We all have them – they’re angry, they disagree, maybe won’t even talk with us. They’re Tigers.
Tigers on the savannah have two objectives: to eat and not be eaten. Tigers at work and in your life have the same objective. That makes them really, really, really, really hard to get along with. In a moment I’m going to show you how to tame a Tiger…..but before we get to that, a warning.
WARNING: YOU ARE IN BEAR COUNTRY
In my neck of the woods (Western Canada), we have bears. And the first thing you learn in bear country is: don’t run from the damn bear!! Why? Because if you run the bear sees only one of three things: breakfast, lunch, or dinner. Bad bear.
Back to my metaphor. It’s no different with Tigers in your life: run away and get eaten. They might not physically come after you, but you will be distracted, angry, blaming, pissed, and otherwise “eaten”.
YOU HAVE A PINCH
When my employee forgets to send a client their contract, I have a pinch. A pinch is the source of my conflict and it always starts from the same place. I have an unmet expectation. This is important: The employee DOES NOT have an attitude problem. Something happened (or didn’t happen) that did’t meet my expectations – that’s the pinch.
The golden rule with Tigers is this: don’t piss off the Tiger. A defensive Tiger is not pretty. It will lie, argue, manufacture, twist, obfuscate, or otherwise
manipulate the truth to avoid being wrong. Tigers like to defend their ass. Tell them they wronged you, or impacted someone else and watch their claws come out. Congratulations, you have a fight.
Before facing a Tiger it’s important to decide what pinch you’re going to talk about. The best pinch to talk about is: specific, recent, and a behaviour (not attitude, way of thinking, style, or anything else subjective). Here are some examples:
What you don’t want to say A better version
“You are always doing this to me!” “Today you didn’t respond to my email”
“When you said that, you upset people” “When you said that, I was upset”
“I can’t believe how stubborn you are!” “When I hear you say that, I feel frustrated”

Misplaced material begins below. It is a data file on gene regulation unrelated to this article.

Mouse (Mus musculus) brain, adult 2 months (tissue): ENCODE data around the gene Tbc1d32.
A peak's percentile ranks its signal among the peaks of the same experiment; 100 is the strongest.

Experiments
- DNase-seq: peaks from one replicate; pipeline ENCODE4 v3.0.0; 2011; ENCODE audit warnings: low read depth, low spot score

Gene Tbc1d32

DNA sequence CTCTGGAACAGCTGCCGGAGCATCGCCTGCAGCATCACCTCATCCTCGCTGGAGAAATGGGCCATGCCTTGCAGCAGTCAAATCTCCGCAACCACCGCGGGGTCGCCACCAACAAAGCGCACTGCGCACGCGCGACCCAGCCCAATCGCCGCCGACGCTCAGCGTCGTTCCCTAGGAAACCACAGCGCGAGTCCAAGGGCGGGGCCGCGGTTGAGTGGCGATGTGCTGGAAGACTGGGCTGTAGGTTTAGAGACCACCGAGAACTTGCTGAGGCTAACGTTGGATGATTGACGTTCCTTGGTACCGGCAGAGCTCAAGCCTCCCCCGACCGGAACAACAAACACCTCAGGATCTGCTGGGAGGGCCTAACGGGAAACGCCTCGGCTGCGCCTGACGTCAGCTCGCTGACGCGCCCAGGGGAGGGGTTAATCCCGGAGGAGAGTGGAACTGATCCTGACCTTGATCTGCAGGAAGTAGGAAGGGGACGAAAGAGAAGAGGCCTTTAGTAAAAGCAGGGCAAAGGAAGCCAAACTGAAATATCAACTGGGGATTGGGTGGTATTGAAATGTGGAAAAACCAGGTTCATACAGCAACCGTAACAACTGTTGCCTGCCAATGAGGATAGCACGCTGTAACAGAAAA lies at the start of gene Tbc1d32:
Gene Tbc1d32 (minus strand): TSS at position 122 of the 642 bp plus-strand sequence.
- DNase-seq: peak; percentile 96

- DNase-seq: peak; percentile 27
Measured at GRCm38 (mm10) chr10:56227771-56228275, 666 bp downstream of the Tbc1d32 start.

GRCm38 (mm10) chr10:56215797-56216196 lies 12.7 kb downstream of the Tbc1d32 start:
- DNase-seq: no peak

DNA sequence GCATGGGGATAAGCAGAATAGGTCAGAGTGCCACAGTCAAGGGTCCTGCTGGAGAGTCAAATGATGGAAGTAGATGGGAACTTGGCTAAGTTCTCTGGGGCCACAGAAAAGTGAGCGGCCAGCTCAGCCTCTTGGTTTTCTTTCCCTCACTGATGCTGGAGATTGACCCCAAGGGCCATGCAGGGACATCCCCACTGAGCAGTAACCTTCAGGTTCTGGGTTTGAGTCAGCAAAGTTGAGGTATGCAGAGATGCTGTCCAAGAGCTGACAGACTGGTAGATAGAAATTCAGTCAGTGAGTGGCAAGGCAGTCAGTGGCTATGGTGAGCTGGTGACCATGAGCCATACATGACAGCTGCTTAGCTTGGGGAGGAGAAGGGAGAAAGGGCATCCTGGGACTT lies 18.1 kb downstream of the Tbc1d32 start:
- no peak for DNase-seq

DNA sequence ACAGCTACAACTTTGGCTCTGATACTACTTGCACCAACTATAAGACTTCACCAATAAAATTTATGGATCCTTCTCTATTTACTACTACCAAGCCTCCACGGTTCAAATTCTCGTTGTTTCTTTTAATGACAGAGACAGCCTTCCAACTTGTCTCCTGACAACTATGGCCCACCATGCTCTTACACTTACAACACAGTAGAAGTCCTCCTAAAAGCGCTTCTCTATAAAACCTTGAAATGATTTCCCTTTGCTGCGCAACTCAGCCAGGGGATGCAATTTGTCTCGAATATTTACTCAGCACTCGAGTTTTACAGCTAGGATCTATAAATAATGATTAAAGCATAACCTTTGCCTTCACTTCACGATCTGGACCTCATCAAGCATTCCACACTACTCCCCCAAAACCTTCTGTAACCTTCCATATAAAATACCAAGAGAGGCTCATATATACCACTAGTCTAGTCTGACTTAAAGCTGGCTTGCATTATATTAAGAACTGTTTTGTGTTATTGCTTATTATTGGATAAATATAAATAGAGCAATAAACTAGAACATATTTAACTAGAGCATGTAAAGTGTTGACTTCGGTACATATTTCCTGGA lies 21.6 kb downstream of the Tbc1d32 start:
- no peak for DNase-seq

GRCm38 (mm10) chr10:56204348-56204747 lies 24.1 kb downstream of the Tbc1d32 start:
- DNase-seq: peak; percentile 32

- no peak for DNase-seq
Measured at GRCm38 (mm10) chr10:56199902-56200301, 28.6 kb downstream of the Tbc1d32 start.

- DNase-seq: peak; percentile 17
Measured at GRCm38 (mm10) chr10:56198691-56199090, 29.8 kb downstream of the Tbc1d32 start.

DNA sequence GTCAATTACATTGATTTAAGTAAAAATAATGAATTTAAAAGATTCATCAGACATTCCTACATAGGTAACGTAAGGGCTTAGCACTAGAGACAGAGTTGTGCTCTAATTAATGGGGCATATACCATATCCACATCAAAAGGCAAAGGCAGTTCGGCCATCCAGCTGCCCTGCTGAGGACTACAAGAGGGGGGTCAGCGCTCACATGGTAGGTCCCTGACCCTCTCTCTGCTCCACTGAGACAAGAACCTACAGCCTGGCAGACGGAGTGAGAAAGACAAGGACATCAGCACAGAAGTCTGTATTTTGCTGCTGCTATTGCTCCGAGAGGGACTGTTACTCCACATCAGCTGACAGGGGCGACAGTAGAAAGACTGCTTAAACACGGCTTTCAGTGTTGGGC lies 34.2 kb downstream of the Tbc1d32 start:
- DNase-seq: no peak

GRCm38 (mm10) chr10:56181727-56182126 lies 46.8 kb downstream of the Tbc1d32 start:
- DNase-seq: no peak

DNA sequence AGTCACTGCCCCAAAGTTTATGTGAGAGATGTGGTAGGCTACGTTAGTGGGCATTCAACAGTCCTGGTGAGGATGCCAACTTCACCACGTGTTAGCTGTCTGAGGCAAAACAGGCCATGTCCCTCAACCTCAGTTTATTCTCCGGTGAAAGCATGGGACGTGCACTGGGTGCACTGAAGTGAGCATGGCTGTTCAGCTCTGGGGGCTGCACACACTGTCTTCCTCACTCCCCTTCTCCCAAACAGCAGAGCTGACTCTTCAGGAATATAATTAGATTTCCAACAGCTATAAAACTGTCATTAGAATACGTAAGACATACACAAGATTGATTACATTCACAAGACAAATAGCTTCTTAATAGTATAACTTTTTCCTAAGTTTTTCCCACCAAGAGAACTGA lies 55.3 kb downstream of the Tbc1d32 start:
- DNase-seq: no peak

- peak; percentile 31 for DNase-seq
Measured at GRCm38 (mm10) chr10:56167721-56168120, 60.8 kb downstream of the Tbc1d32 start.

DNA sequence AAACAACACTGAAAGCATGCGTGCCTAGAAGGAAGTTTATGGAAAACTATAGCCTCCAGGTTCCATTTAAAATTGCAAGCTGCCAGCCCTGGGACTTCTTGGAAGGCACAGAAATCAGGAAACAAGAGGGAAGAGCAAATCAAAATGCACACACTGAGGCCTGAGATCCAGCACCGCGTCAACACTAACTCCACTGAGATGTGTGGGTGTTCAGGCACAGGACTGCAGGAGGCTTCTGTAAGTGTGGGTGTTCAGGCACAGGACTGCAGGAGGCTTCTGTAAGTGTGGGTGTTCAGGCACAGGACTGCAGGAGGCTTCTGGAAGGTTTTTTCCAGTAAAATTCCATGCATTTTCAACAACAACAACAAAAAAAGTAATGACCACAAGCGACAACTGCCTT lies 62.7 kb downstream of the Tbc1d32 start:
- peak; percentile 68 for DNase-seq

FACING THE TIGER
When I teach my Facing the Tiger seminar (hat tip to my friend Dr. John Scherer for this model) I remind audiences they have three choices:
- turn and face the tiger,
- let the Pinch go completely (see post “Before you put your foot in your mouth, count to three“), or
- seek help (your HR department, counselling, colleague).
If you choose door #1 (Face the Tiger), there is an elegant way to get your conversation off to a good start. Put a different way – don’t do this and you’re screwed.
Here it is: five steps to an effective conversation with a Tiger (please note it cleverly spells “TIGER”. Thank you).
TELL – the tiger what happened. Be very careful: this is not about blame, or being right – you’re on safe ground if you simply report on facts.
IMPACT – using an “I” sentence, tell the Tiger how you feel about what happened (again, no blame).
GROW – use open-ended questions to explore what their intention is. Don’t overly focus on the Pinch – you want to grow the relationship by understanding the Tiger’s intentions better.
ENCOURAGE – a conversation about mutual purpose: what do you both want? Do you need to work together? Do you want this marriage to work?
RESOLVE – summarize what you understand to be true. Does someone need to react, speak up, avoid, or otherwise act differently next time? Or, maybe you need to agree to disagree?
Here are three sample starters that will help get you into the full meal:
“John, when you were 15 minutes late to the meeting this morning I was worried. We have a lot to cover and I’m wondering what’s up?”
“Joanna, I just heard from our client. They’re still waiting for your response. I’m worried about this. Can you explain what happened?”
“Sonia, I sent you an email yesterday saying I really needed your input about the new proposal. I haven’t seen a reply and I’m frustrated. Can you tell me what’s going on?”
Face the Tiger is not for the light-hearted – avoidance is easier. I find a little mental preparation goes along way to creating success, or, in the toughest conversations, survival.